This requires the original equation to consist of integer-coefficient linear combinations of logarithms w.r.t. a unique base, and the logarithm arguments to be polynomials in x.[5]
• if all "logarithm calls" have a unique base ${\displaystyle b}$ and a unique argument expression ${\displaystyle f(x),}$ then substituting ${\displaystyle y=\log _{b}(f(x))}$ may lead to a simpler equation,[6] e.g.
${\displaystyle 5\ln(\sin x^{2})+6=7{\sqrt {\ln(\sin x^{2})+8}}}$ transforms, using ${\displaystyle y=\ln(\sin x^{2}),}$ to ${\displaystyle 5y+6=7{\sqrt {y+8}},}$ which is algebraic and has the single solution ${\displaystyle y={\frac {89}{25}}}$.[b] After that, applying inverse operations to the substitution equation yields ${\displaystyle x={\sqrt {\arcsin \exp y}}={\sqrt {\arcsin \exp {\frac {89}{25}}}}.}$

### Trigonometric equations

If the unknown x occurs only as argument of trigonometric functions:

• applying Pythagorean identities and trigonometric sum and multiple formulas, arguments of the forms ${\displaystyle \sin(nx+a),\cos(mx+b),\tan(lx+c),...}$ with integer ${\displaystyle n,m,l,...}$ might all be transformed to arguments of the form, say, ${\displaystyle \sin x}$. After that, substituting ${\displaystyle y=\sin(x)}$ yields an algebraic equation,[7] e.g.
${\displaystyle \sin(x+a)=(\cos ^{2}x)-1}$ transforms to ${\displaystyle (\sin x)(\cos a)+{\sqrt {1-\sin ^{2}x}}(\sin a)=1-(\sin ^{2}x)-1}$, and, after substitution, to ${\displaystyle y(\cos a)+{\sqrt {1-y^{2}}}(\sin a)=-y^{2}}$ which is algebraic[c] and can be solved. After that, applying ${\displaystyle x=2k\pi +\arcsin y}$ obtains the solutions.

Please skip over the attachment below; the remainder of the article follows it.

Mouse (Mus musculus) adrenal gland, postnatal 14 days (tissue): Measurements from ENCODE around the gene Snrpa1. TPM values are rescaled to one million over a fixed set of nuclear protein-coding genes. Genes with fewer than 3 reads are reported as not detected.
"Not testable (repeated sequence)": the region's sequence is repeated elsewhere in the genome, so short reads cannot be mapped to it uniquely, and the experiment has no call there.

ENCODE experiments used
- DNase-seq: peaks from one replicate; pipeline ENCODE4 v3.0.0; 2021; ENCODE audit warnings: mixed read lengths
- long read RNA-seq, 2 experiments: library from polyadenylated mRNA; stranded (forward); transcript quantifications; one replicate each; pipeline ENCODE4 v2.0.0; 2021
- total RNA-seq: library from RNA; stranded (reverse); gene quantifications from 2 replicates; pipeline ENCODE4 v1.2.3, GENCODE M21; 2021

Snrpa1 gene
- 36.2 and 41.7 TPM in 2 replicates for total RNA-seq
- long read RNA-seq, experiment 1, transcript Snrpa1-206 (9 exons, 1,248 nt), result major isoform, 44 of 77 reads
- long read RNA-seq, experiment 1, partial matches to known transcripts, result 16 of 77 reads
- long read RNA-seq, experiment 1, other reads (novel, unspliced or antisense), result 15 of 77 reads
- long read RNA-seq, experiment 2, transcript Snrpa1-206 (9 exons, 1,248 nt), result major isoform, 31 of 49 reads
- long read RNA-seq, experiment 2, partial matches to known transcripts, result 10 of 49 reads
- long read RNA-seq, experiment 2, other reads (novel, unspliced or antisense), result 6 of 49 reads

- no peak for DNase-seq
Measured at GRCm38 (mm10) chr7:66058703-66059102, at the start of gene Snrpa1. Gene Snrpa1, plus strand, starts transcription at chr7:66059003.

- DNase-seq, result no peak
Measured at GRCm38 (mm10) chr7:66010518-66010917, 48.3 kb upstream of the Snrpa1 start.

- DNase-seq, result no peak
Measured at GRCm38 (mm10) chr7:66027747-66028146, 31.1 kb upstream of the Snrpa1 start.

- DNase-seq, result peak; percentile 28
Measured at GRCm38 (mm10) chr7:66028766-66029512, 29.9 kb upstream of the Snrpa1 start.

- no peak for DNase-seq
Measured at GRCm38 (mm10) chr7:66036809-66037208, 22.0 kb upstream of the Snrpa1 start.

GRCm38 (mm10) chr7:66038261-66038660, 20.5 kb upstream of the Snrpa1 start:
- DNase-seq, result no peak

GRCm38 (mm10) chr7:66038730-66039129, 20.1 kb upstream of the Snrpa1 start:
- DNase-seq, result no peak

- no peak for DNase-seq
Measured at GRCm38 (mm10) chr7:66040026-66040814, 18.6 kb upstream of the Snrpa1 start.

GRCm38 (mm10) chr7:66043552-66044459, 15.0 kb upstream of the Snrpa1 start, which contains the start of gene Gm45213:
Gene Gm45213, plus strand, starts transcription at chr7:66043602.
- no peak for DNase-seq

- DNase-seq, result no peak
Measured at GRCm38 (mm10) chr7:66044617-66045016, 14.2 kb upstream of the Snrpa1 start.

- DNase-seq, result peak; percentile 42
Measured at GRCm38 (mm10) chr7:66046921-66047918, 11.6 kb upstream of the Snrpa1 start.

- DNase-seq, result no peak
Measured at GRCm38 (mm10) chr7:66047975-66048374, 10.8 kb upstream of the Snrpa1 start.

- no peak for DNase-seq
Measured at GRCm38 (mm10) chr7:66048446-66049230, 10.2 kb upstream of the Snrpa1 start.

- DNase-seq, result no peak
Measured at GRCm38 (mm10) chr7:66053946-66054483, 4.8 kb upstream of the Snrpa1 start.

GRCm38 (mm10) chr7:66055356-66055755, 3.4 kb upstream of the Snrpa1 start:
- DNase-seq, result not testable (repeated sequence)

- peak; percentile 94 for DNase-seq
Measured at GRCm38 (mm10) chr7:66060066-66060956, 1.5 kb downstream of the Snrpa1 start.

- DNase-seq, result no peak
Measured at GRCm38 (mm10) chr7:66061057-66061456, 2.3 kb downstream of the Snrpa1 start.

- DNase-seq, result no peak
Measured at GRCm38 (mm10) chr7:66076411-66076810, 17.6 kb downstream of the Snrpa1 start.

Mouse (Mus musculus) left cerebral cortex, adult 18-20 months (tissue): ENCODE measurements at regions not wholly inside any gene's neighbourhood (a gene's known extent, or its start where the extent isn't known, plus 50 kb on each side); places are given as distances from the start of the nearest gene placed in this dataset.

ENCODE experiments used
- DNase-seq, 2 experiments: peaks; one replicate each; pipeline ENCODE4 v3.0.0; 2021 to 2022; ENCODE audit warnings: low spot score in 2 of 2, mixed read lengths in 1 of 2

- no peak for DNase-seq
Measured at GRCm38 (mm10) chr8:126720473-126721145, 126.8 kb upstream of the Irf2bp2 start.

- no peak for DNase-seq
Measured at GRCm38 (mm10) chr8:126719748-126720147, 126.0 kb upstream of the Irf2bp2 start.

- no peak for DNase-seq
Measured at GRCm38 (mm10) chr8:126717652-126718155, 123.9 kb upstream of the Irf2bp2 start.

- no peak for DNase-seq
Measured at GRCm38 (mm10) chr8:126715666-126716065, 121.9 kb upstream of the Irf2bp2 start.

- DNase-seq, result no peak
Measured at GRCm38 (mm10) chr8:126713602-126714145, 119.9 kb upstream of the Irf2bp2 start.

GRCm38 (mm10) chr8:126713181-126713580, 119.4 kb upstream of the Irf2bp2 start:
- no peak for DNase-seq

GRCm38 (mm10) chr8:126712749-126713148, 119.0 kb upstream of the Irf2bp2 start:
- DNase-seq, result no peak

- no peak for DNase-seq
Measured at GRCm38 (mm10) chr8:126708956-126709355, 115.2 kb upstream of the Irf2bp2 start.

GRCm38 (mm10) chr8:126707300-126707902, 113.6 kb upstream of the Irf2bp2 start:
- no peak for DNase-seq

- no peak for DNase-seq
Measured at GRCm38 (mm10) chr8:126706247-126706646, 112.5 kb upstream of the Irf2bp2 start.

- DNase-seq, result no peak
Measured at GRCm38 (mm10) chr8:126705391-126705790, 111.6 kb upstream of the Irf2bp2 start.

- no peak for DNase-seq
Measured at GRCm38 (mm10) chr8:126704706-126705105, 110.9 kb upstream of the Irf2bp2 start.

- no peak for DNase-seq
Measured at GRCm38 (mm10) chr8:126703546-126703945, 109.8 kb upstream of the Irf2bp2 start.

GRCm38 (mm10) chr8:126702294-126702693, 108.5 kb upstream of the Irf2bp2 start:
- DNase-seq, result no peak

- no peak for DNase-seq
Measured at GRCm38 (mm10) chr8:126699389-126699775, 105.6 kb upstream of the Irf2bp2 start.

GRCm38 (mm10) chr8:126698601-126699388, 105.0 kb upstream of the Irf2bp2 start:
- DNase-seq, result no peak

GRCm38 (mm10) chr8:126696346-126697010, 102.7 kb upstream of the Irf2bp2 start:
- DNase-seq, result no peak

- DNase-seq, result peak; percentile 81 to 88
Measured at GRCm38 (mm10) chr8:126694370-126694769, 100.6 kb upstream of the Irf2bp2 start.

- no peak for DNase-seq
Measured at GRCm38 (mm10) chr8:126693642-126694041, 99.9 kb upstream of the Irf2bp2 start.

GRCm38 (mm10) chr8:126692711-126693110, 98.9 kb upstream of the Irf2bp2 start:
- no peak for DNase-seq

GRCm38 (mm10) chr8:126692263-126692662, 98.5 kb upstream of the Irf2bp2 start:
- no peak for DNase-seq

### Hyperbolic equations

If the unknown x occurs only in linear expressions inside arguments of hyperbolic functions,

• unfolding them by their defining exponential expressions and substituting ${\displaystyle y=\exp(x)}$ yields an algebraic equation,[8] e.g.
${\displaystyle 3\cosh x=4+\sinh(2x-6)}$ unfolds to ${\displaystyle {\frac {3}{2}}(e^{x}+{\frac {1}{e^{x}}})=4+{\frac {1}{2}}\left({\frac {(e^{x})^{2}}{e^{6}}}-{\frac {e^{6}}{(e^{x})^{2}}}\right),}$ which transforms to the equation ${\displaystyle {\frac {3}{2}}(y+{\frac {1}{y}})=4+{\frac {1}{2}}\left({\frac {y^{2}}{e^{6}}}-{\frac {e^{6}}{y^{2}}}\right),}$ which is algebraic[d] and can be solved. Applying ${\displaystyle x=\ln y}$ obtains the solutions of the original equation.

## Approximate solutions

Approximate numerical solutions to transcendental equations can be found using numerical, analytical approximations, or graphical methods.

Numerical methods for solving arbitrary equations are called root-finding algorithms.

In some cases, the equation can be well approximated using Taylor series near the zero. For example, for ${\displaystyle k\approx 1}$, the solutions of ${\displaystyle \sin x=kx}$ are approximately those of ${\displaystyle (1-k)x-x^{3}/6=0}$, namely ${\displaystyle x=0}$ and ${\displaystyle x=\pm {\sqrt {6}}{\sqrt {1-k}}}$.

For a graphical solution, one method is to set each side of a single-variable transcendental equation equal to a dependent variable and plot the two graphs, using their intersecting points to find solutions (see picture).